|Birth name||James Arnold|
|Also known as||Kokomo Arnold, Gitfiddle Jim|
February 15, 1901|
Lovejoy's Station, Georgia, U.S.
|Origin||Lovejoy's Station, Georgia, U.S.|
|Died||November 8, 1968
Chicago, Illinois, U.S.
|Instruments||Vocals, slide guitar|
|Years active||1920s – 1938|
Kokomo Arnold (February 15, 1901 – November 8, 1968) was an American blues musician.
Born as James Arnold in Lovejoy's Station, Georgia, he got his nickname in 1934 after releasing "Old Original Kokomo Blues" for the Decca label; it was a cover of the Scrapper Blackwell blues song about the city of Kokomo, Indiana. A left-handed slide guitarist, he had an intense slide style of playing and rapid-fire vocal style that set him apart from his contemporaries.
Having learned the basics of the guitar from his cousin, John Wiggs, Arnold began playing in the early 1920s as a sideline while he worked as a farmhand in Buffalo, New York, and as a steelworker in Pittsburgh, Pennsylvania. In 1929 he moved to Chicago and set up a bootlegging business, an activity he continued throughout Prohibition. In 1930 Arnold moved south briefly, and made his first recordings, "Rainy Night Blues" and "Paddlin' Madeline Blues", under the name Gitfiddle Jim for the Victor label in Memphis. He soon moved back to Chicago, although he was forced to make a living as a musician after Prohibition ended in 1933. Kansas Joe McCoy heard him and introduced him to Mayo Williams who was producing records for Decca.
From his first recording for Decca on September 10, 1934, until his last on May 12, 1938, Arnold made 88 sides, seven of which remain lost. Arnold, Peetie Wheatstraw and Bumble Bee Slim were dominant figures in Chicago blues circles of that time. Peetie Wheatstraw & Arnold in particular were also major influences upon musical contemporary seminal delta blues artist Robert Johnson and thus modern music as a whole. Johnson turned "Old Original Kokomo Blues" into "Sweet Home Chicago", "Milk Cow Blues" into "Milkcow's Calf Blues", while another Arnold song, "Sagefield Woman Blues", introduced the terminology "dust my broom", which Johnson used as a song title himself.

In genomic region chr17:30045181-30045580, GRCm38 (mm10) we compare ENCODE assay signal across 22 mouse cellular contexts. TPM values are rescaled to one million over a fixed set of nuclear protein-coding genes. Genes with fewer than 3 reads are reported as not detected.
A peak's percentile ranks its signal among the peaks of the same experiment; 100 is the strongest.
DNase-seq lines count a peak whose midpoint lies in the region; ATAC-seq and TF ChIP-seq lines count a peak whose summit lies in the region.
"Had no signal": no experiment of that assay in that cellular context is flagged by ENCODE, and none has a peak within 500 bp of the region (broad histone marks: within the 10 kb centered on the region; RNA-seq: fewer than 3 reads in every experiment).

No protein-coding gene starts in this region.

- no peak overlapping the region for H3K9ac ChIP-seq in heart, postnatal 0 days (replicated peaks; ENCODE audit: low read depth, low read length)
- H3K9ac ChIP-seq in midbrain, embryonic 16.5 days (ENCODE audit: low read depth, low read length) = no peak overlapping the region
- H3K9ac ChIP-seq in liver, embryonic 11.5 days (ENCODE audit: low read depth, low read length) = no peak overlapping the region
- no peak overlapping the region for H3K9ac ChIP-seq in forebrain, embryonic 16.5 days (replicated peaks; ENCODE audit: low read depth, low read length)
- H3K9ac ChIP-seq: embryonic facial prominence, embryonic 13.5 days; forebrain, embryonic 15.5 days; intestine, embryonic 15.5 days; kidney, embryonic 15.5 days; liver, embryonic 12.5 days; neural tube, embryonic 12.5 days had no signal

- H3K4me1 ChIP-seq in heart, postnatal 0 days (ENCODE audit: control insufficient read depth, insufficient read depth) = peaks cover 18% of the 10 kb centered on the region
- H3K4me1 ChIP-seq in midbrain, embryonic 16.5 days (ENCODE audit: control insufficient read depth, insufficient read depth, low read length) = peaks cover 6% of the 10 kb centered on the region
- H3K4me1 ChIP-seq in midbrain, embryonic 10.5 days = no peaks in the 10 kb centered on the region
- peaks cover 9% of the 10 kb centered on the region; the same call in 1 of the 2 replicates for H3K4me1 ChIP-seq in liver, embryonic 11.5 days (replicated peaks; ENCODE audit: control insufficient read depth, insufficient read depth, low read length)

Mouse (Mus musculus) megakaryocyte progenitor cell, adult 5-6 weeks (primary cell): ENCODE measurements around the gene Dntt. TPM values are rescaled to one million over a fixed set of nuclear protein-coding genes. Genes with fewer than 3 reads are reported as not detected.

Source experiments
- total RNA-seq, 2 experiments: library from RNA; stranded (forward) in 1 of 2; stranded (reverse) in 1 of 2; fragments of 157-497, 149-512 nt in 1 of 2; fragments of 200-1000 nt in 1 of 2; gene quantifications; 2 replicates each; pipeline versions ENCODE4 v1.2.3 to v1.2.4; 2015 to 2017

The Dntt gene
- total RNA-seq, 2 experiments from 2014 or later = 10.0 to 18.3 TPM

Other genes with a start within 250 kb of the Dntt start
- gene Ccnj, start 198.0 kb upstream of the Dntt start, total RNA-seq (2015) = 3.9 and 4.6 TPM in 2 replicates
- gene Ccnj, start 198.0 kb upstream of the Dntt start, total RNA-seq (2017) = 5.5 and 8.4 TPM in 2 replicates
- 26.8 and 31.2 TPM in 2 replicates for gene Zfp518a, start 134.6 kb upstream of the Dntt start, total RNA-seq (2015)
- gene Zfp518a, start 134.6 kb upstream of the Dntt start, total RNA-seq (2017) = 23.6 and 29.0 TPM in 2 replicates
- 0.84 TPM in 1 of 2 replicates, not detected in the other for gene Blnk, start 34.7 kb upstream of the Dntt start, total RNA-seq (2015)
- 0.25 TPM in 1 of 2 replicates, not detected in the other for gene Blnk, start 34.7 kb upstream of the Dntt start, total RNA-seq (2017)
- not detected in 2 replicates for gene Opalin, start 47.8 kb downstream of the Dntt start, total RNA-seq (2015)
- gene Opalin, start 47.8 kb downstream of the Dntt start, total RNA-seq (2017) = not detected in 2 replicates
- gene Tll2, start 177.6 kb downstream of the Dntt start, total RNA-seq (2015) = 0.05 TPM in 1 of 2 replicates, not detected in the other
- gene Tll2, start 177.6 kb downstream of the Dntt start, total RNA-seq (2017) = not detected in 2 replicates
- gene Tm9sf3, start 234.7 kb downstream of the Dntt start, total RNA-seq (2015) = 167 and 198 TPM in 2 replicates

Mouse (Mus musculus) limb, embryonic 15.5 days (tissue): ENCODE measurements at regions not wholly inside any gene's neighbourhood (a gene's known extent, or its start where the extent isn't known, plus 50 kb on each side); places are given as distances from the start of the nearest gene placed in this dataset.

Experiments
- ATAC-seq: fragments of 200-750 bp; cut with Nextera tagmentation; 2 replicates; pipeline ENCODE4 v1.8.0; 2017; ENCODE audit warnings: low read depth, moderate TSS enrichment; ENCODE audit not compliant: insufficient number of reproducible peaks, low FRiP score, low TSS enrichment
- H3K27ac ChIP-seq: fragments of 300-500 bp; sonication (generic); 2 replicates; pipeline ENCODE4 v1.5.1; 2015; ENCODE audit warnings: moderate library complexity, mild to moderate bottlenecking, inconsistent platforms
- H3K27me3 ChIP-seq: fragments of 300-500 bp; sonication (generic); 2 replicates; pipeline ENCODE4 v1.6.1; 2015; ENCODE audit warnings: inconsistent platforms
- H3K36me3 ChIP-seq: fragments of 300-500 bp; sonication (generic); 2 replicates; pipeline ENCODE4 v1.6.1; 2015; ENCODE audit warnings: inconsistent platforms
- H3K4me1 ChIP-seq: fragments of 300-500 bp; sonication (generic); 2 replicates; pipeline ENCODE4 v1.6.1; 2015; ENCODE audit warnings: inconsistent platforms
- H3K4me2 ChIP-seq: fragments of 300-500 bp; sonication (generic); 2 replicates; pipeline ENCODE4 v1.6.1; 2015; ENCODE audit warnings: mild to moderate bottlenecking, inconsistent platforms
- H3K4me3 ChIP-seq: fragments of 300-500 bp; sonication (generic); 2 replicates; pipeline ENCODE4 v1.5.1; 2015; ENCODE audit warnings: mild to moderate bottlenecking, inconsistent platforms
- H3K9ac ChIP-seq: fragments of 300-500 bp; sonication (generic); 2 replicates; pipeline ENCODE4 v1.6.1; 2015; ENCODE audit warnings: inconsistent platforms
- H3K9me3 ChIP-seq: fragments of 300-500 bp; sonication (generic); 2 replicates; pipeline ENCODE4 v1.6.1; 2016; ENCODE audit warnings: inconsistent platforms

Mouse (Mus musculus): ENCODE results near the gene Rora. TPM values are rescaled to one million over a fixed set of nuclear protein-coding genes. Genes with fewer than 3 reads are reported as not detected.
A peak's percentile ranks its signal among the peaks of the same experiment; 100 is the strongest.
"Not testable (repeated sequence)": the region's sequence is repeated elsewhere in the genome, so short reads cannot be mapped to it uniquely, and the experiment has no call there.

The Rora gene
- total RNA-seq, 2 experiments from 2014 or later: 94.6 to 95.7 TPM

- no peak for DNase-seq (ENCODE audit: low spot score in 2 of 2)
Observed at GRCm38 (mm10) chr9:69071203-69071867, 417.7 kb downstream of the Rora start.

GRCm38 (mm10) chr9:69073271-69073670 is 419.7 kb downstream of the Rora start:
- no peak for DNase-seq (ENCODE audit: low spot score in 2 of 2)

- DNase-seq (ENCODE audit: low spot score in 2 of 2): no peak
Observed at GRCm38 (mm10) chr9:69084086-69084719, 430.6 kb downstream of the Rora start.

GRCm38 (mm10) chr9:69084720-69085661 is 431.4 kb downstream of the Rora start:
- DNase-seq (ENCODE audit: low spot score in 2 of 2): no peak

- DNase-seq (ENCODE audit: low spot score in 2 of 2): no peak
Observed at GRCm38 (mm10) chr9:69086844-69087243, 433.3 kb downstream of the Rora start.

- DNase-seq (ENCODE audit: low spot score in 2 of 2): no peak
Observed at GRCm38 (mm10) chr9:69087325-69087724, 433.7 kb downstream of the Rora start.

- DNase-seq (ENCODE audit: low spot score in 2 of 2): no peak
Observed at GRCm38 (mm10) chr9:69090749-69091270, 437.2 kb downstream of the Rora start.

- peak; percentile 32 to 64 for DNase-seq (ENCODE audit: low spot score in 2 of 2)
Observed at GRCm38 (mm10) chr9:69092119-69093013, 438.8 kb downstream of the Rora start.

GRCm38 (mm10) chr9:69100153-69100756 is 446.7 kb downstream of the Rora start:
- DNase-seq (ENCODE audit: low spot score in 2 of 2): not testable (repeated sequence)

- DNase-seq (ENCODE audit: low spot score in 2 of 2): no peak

Other notable songs include his 1934 recording of the "Sissy Man Blues" with its openly bisexual lyrics, including the line, "Lord, if you can't send me no woman, please send me some sissy man." This piece went on to also be recorded by other blues musicians of the era including Josh White (Pinewood Tom), George Noble and Connie McLean's Rhythm Kings.
In 1938 Arnold left the music industry and began to work in a Chicago factory. Rediscovered by blues researchers in 1962, he showed no enthusiasm for returning to music to take advantage of the new explosion of interest in the blues among young white audiences.
- Entry at the African American Registry, retrieved November 15, 2007
- Briggs, Keith, Kokomo Arnold, Complete Recorded Works Vol.1 (May 17, 1930 to March 15, 1935, Document Records, 1991.
- Russell, Tony (1997). The Blues: From Robert Johnson to Robert Cray. Dubai: Carlton Books Limited. p. 89. ISBN 1-85868-255-X.
- Russell, Tony (1997). The Blues: From Robert Johnson to Robert Cray. Dubai: Carlton Books Limited. p. 12. ISBN 1-85868-255-X.
- "Sissy Man Blues", Kokomo Arnold, Decca 7050, January 15, 1935, retrieved August 12, 2014
- Doyle, JD, "Sissy Man Blues", Queer Music Heritage, retrieved August 12, 2014
- Find a Grave website, retrieved November 15, 2007
- Illustrated Kokomo Arnold discography
- allmusic.com entry
- African American Registry entry
- Profile page for James Kokomo Arnold on the Find-A-Grave web site